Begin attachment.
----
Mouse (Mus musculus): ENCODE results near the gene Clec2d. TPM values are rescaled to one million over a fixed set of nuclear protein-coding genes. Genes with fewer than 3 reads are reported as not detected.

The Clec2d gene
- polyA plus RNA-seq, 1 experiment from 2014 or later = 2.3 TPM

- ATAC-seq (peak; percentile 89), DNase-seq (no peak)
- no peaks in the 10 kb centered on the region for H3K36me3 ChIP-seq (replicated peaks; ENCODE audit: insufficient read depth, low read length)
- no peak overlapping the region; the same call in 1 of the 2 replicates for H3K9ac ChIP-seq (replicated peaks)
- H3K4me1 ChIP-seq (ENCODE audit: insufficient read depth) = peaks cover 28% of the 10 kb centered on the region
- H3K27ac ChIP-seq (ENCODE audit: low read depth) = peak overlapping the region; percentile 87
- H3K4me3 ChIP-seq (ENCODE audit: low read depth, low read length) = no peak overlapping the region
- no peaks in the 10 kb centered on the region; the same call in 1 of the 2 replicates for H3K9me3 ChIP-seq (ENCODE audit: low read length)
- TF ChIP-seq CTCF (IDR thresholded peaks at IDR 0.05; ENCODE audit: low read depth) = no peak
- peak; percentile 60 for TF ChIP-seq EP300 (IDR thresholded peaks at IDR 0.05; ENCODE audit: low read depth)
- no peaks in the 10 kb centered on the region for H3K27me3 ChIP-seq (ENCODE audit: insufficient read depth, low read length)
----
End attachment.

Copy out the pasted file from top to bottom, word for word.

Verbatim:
Mouse (Mus musculus): ENCODE results near the gene Clec2d. TPM values are rescaled to one million over a fixed set of nuclear protein-coding genes. Genes with fewer than 3 reads are reported as not detected.

The Clec2d gene
- polyA plus RNA-seq, 1 experiment from 2014 or later = 2.3 TPM

- ATAC-seq (peak; percentile 89), DNase-seq (no peak)
- no peaks in the 10 kb centered on the region for H3K36me3 ChIP-seq (replicated peaks; ENCODE audit: insufficient read depth, low read length)
- no peak overlapping the region; the same call in 1 of the 2 replicates for H3K9ac ChIP-seq (replicated peaks)
- H3K4me1 ChIP-seq (ENCODE audit: insufficient read depth) = peaks cover 28% of the 10 kb centered on the region
- H3K27ac ChIP-seq (ENCODE audit: low read depth) = peak overlapping the region; percentile 87
- H3K4me3 ChIP-seq (ENCODE audit: low read depth, low read length) = no peak overlapping the region
- no peaks in the 10 kb centered on the region; the same call in 1 of the 2 replicates for H3K9me3 ChIP-seq (ENCODE audit: low read length)
- TF ChIP-seq CTCF (IDR thresholded peaks at IDR 0.05; ENCODE audit: low read depth) = no peak
- peak; percentile 60 for TF ChIP-seq EP300 (IDR thresholded peaks at IDR 0.05; ENCODE audit: low read depth)
- no peaks in the 10 kb centered on the region for H3K27me3 ChIP-seq (ENCODE audit: insufficient read depth, low read length)